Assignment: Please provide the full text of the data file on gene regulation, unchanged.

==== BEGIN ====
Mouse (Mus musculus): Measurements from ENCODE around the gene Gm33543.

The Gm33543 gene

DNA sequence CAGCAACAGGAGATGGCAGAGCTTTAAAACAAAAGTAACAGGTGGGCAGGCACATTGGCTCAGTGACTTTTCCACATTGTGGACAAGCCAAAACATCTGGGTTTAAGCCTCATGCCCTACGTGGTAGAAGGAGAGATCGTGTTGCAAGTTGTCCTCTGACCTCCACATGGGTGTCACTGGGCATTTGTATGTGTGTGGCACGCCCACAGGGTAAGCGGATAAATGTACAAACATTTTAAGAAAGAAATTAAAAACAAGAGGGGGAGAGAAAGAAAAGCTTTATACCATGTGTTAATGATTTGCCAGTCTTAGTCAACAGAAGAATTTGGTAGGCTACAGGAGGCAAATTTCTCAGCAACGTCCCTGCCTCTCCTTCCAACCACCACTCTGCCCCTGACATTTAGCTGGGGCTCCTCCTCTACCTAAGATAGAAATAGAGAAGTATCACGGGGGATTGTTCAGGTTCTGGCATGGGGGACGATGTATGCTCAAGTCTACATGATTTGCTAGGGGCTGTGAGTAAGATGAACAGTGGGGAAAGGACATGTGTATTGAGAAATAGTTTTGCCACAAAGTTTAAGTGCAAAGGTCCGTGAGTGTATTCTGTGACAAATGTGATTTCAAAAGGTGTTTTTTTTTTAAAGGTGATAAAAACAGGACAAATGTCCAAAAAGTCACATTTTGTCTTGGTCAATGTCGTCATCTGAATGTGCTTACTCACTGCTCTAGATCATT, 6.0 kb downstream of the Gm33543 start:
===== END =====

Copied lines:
Mouse (Mus musculus): Measurements from ENCODE around the gene Gm33543.

The Gm33543 gene

DNA sequence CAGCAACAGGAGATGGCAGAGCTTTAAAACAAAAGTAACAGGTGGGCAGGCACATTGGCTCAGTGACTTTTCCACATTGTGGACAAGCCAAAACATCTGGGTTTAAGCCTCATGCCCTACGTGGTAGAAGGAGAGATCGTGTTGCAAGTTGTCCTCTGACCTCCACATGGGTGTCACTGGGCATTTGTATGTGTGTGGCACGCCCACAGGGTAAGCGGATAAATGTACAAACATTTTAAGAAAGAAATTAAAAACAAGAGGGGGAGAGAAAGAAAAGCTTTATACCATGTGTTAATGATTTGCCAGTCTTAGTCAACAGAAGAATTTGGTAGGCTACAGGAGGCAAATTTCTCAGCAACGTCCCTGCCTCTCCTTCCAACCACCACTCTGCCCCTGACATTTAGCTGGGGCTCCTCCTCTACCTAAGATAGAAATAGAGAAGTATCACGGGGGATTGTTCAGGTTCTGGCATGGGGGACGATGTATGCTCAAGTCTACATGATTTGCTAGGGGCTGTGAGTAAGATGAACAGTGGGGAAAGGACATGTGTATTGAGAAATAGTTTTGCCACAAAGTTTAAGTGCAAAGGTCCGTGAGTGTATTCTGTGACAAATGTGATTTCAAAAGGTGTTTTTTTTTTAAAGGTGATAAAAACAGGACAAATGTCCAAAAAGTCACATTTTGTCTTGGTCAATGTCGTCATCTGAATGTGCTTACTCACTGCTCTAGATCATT, 6.0 kb downstream of the Gm33543 start: